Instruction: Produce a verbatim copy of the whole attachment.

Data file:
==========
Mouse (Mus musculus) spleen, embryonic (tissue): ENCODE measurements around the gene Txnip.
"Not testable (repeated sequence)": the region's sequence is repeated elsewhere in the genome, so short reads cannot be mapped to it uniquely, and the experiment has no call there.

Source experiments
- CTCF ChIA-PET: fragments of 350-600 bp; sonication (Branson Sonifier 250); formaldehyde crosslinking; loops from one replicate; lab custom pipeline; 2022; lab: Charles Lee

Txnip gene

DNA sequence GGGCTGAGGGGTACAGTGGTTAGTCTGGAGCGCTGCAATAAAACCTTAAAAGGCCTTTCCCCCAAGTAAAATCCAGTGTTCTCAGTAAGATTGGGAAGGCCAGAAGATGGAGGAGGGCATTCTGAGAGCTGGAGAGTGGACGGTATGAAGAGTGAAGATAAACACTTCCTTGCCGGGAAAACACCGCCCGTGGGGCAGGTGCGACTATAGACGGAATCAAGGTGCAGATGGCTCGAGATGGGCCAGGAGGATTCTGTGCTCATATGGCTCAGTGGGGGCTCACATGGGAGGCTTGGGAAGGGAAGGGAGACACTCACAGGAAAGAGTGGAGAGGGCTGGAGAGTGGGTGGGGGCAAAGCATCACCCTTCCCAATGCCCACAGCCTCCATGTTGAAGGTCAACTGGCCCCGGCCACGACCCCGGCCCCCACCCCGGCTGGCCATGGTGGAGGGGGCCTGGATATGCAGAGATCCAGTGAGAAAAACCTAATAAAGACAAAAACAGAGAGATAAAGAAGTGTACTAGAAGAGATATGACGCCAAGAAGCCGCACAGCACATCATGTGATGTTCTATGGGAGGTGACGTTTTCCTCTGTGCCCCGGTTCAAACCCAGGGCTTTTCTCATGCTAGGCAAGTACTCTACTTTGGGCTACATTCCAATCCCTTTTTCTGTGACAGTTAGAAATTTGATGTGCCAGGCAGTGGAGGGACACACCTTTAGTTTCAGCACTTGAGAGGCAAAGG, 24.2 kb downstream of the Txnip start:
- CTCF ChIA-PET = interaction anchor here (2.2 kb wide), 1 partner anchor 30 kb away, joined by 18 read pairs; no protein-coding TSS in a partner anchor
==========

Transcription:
Mouse (Mus musculus) spleen, embryonic (tissue): ENCODE measurements around the gene Txnip.
"Not testable (repeated sequence)": the region's sequence is repeated elsewhere in the genome, so short reads cannot be mapped to it uniquely, and the experiment has no call there.

Source experiments
- CTCF ChIA-PET: fragments of 350-600 bp; sonication (Branson Sonifier 250); formaldehyde crosslinking; loops from one replicate; lab custom pipeline; 2022; lab: Charles Lee

Txnip gene

DNA sequence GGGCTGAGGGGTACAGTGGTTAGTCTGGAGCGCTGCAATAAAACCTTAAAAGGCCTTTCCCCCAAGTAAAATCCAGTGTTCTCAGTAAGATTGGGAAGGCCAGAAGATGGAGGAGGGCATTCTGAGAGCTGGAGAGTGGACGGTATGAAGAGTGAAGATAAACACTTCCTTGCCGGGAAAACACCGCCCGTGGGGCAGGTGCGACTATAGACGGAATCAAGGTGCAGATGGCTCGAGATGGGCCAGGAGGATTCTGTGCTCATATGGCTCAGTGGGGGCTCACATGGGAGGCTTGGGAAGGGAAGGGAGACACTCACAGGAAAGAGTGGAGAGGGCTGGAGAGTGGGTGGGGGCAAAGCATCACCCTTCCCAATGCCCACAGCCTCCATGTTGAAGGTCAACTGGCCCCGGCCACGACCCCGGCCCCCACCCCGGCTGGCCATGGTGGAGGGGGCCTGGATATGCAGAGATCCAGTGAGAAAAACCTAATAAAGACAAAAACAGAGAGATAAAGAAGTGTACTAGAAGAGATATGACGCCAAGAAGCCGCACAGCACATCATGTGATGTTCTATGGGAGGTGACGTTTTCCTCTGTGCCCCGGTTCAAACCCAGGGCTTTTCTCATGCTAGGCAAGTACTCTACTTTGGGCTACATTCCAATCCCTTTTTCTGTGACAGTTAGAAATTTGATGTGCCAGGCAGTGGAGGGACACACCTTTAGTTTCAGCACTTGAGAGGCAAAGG, 24.2 kb downstream of the Txnip start:
- CTCF ChIA-PET = interaction anchor here (2.2 kb wide), 1 partner anchor 30 kb away, joined by 18 read pairs; no protein-coding TSS in a partner anchor